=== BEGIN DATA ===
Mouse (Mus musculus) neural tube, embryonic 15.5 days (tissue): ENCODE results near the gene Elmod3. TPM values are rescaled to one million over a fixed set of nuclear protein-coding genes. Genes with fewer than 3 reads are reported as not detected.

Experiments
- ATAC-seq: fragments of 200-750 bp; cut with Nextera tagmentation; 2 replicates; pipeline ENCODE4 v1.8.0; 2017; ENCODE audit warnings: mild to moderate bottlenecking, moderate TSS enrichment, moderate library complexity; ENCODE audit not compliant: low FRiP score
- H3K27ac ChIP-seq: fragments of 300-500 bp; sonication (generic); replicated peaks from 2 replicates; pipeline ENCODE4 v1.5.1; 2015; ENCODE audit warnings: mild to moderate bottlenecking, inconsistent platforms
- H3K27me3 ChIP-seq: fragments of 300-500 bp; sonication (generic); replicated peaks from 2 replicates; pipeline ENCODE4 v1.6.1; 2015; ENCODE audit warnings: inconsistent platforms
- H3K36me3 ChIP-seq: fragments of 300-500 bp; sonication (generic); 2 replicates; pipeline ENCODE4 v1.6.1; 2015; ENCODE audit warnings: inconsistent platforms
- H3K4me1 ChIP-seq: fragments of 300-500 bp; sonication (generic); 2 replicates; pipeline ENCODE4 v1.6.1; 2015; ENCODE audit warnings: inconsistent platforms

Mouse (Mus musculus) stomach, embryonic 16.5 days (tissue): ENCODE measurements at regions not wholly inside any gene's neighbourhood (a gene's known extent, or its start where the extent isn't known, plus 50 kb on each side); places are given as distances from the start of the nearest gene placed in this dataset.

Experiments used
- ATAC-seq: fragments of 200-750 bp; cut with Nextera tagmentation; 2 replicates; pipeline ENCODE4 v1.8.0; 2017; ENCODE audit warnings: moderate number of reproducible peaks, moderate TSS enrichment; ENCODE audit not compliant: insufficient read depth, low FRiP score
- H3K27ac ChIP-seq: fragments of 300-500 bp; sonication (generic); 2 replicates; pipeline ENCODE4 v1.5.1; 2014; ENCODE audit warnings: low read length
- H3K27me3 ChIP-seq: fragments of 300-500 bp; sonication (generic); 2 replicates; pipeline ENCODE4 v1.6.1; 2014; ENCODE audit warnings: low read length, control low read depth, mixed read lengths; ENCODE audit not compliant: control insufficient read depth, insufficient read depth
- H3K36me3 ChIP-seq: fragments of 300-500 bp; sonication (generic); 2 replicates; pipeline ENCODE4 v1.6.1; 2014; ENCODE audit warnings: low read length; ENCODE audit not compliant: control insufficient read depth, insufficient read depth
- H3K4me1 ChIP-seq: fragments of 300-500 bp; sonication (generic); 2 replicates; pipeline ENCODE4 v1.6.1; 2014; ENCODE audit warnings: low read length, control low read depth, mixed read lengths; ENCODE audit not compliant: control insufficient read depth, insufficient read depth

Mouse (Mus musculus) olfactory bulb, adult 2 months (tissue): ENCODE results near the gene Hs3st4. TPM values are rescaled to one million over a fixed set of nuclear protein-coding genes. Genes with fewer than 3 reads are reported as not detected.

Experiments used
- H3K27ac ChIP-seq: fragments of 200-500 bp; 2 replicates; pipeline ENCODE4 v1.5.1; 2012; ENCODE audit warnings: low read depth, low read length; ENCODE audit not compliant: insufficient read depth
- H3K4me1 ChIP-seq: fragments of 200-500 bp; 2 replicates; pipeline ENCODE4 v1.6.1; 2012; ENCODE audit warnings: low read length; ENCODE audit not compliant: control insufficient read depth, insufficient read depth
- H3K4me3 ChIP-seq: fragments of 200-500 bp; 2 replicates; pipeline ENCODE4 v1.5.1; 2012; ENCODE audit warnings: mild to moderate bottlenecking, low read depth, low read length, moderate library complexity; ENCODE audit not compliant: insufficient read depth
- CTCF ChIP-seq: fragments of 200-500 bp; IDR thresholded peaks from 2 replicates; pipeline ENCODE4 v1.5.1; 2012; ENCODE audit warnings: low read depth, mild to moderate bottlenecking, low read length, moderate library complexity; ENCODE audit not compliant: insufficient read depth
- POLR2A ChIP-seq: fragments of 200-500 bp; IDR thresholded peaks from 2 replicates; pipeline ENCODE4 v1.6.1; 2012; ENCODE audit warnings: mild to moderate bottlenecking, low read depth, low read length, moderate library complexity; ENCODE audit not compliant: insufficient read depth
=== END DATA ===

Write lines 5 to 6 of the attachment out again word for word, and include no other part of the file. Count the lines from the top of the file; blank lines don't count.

- H3K27me3 ChIP-seq: fragments of 300-500 bp; sonication (generic); replicated peaks from 2 replicates; pipeline ENCODE4 v1.6.1; 2015; ENCODE audit warnings: inconsistent platforms
- H3K36me3 ChIP-seq: fragments of 300-500 bp; sonication (generic); 2 replicates; pipeline ENCODE4 v1.6.1; 2015; ENCODE audit warnings: inconsistent platforms